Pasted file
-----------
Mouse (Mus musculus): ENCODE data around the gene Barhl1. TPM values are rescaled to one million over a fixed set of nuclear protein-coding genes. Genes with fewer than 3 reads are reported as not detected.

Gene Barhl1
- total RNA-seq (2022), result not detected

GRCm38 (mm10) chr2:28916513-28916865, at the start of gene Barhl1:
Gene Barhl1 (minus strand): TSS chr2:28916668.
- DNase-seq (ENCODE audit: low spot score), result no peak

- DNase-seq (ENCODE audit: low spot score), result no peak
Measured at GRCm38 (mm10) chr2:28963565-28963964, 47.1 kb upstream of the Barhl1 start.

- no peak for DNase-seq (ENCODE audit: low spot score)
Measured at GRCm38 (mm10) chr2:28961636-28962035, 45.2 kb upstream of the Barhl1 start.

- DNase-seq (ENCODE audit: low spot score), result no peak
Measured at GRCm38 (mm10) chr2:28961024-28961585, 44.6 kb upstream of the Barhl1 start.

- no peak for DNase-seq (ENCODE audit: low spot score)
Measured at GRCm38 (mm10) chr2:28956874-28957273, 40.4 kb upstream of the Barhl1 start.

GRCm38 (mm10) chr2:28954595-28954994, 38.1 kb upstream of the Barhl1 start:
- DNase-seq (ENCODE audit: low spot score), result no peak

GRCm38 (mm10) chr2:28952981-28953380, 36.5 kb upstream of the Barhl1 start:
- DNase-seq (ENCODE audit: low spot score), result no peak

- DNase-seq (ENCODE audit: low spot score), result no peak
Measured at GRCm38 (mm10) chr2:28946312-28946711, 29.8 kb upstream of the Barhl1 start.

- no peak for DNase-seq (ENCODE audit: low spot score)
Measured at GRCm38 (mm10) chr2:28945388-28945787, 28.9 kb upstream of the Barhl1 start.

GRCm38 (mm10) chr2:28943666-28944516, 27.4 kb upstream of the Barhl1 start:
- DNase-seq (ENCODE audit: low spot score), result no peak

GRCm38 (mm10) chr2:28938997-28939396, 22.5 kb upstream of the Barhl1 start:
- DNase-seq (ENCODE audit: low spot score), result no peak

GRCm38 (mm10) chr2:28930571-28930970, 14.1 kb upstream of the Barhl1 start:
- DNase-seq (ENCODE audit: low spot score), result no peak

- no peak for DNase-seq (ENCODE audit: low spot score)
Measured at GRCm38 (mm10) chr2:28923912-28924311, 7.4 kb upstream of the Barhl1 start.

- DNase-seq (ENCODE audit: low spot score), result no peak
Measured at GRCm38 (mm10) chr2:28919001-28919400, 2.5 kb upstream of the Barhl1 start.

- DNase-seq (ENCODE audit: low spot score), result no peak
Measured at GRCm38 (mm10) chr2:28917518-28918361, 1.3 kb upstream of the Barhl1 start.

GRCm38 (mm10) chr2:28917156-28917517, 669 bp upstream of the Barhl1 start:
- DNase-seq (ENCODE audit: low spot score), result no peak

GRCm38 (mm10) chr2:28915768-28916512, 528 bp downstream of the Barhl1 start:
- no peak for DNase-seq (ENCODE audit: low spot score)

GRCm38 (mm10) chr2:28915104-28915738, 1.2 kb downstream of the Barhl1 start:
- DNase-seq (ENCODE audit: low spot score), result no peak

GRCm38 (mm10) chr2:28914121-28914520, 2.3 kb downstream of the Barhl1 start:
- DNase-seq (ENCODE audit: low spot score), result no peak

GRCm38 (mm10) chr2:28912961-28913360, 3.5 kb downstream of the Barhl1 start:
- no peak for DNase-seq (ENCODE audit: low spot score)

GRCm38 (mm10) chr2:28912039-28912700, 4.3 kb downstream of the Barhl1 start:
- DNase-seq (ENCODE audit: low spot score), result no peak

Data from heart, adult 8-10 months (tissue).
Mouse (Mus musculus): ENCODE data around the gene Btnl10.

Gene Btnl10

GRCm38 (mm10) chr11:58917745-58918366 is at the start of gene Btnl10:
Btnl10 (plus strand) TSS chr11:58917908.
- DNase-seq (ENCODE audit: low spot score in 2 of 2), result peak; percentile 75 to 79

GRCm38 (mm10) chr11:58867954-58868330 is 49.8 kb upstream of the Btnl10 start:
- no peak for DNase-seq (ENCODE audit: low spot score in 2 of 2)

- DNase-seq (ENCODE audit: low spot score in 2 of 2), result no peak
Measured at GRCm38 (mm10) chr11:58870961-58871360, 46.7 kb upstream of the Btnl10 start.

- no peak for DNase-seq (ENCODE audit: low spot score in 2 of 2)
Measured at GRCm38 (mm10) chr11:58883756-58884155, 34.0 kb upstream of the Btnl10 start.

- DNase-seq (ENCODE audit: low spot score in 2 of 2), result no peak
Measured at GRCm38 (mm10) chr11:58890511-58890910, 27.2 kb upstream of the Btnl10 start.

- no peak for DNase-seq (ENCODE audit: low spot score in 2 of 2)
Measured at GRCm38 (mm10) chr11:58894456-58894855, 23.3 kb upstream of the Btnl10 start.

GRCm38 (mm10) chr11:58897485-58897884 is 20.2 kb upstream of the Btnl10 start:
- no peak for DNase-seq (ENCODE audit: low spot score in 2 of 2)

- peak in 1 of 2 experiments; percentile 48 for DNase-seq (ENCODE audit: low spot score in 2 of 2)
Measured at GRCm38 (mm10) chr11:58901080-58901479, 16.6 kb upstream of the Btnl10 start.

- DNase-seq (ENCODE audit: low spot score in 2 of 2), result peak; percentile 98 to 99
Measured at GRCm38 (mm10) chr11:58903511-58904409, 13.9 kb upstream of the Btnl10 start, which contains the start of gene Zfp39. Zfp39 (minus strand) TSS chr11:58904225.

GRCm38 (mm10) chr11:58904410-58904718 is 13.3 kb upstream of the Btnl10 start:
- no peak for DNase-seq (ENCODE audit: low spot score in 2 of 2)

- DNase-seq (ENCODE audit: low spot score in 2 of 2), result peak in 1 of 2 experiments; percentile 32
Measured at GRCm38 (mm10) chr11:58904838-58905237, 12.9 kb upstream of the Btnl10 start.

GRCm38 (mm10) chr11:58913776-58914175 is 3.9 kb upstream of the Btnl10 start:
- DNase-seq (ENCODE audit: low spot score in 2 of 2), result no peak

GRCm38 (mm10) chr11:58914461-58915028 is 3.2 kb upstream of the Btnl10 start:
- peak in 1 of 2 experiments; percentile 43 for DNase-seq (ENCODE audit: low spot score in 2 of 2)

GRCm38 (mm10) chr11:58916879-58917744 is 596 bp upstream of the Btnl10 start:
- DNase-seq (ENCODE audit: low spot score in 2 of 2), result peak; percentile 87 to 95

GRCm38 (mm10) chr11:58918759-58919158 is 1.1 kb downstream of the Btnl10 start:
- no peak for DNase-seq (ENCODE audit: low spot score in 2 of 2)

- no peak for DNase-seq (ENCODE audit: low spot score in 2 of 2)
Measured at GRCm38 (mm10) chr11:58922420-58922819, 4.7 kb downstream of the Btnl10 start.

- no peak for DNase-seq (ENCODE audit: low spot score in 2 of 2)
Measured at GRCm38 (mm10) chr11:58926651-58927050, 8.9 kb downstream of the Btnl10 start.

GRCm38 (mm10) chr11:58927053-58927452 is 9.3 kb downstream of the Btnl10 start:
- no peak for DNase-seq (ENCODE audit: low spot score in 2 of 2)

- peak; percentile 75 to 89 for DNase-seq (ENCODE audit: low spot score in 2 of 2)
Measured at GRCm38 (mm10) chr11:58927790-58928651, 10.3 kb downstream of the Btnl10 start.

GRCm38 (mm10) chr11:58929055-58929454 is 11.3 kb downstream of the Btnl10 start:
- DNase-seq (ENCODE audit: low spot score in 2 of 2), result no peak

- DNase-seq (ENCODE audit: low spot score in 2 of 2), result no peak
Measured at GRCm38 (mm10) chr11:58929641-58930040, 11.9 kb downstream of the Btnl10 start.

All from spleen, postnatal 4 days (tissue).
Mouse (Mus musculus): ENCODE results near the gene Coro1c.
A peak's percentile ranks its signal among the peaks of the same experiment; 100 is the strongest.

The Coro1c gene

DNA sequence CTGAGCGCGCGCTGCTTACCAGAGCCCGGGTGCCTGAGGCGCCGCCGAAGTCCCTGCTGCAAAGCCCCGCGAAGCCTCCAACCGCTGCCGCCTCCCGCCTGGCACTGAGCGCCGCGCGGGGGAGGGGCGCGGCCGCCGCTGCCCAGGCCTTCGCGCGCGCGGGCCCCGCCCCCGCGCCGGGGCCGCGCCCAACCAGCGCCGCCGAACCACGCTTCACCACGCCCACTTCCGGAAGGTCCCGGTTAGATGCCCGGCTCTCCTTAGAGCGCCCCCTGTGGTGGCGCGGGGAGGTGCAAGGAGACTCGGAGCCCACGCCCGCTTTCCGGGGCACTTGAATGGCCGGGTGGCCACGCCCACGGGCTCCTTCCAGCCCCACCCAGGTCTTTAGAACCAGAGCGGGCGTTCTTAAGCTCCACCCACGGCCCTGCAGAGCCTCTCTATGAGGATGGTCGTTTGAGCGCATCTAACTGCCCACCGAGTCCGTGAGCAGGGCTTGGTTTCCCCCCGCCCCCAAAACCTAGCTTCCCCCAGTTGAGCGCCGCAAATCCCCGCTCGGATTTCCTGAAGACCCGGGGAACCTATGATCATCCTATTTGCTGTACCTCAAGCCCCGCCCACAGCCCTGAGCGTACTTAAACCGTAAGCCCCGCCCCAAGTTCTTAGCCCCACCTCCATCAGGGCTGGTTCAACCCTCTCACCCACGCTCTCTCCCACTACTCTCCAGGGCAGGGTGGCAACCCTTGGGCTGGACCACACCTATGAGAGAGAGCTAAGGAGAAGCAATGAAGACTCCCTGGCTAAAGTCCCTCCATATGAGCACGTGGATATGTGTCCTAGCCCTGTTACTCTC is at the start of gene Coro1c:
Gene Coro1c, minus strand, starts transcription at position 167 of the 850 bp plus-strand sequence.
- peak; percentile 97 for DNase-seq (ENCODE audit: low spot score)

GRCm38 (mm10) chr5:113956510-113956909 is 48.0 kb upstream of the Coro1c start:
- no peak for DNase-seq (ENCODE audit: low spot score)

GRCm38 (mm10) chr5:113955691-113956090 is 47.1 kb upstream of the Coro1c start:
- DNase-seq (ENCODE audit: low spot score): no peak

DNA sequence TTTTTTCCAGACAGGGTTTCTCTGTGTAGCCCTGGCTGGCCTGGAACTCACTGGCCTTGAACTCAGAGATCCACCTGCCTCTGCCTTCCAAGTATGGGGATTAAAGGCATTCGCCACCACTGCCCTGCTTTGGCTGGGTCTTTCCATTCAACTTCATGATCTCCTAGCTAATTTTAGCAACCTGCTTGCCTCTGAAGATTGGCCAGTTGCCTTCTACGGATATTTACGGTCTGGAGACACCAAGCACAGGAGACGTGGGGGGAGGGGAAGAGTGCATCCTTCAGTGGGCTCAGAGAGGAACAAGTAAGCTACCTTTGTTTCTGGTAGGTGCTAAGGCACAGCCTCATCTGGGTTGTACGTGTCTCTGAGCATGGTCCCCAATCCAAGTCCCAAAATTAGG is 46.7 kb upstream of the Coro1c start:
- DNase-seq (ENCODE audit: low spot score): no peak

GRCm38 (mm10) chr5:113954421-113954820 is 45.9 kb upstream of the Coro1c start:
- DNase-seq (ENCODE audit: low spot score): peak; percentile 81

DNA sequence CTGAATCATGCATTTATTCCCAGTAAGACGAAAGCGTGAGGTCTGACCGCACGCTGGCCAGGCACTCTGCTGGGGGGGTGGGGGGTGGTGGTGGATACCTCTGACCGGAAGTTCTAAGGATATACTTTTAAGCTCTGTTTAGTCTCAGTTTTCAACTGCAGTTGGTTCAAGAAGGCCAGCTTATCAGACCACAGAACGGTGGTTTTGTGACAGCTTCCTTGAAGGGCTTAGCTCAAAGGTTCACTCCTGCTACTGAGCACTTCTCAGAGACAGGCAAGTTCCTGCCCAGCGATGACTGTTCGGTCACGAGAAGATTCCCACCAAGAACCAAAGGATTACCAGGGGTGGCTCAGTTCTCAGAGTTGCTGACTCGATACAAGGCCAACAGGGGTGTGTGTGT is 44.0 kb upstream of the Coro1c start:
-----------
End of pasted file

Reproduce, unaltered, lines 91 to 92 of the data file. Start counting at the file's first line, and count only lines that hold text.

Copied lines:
- DNase-seq (ENCODE audit: low spot score in 2 of 2), result no peak
Measured at GRCm38 (mm10) chr11:58929641-58930040, 11.9 kb downstream of the Btnl10 start.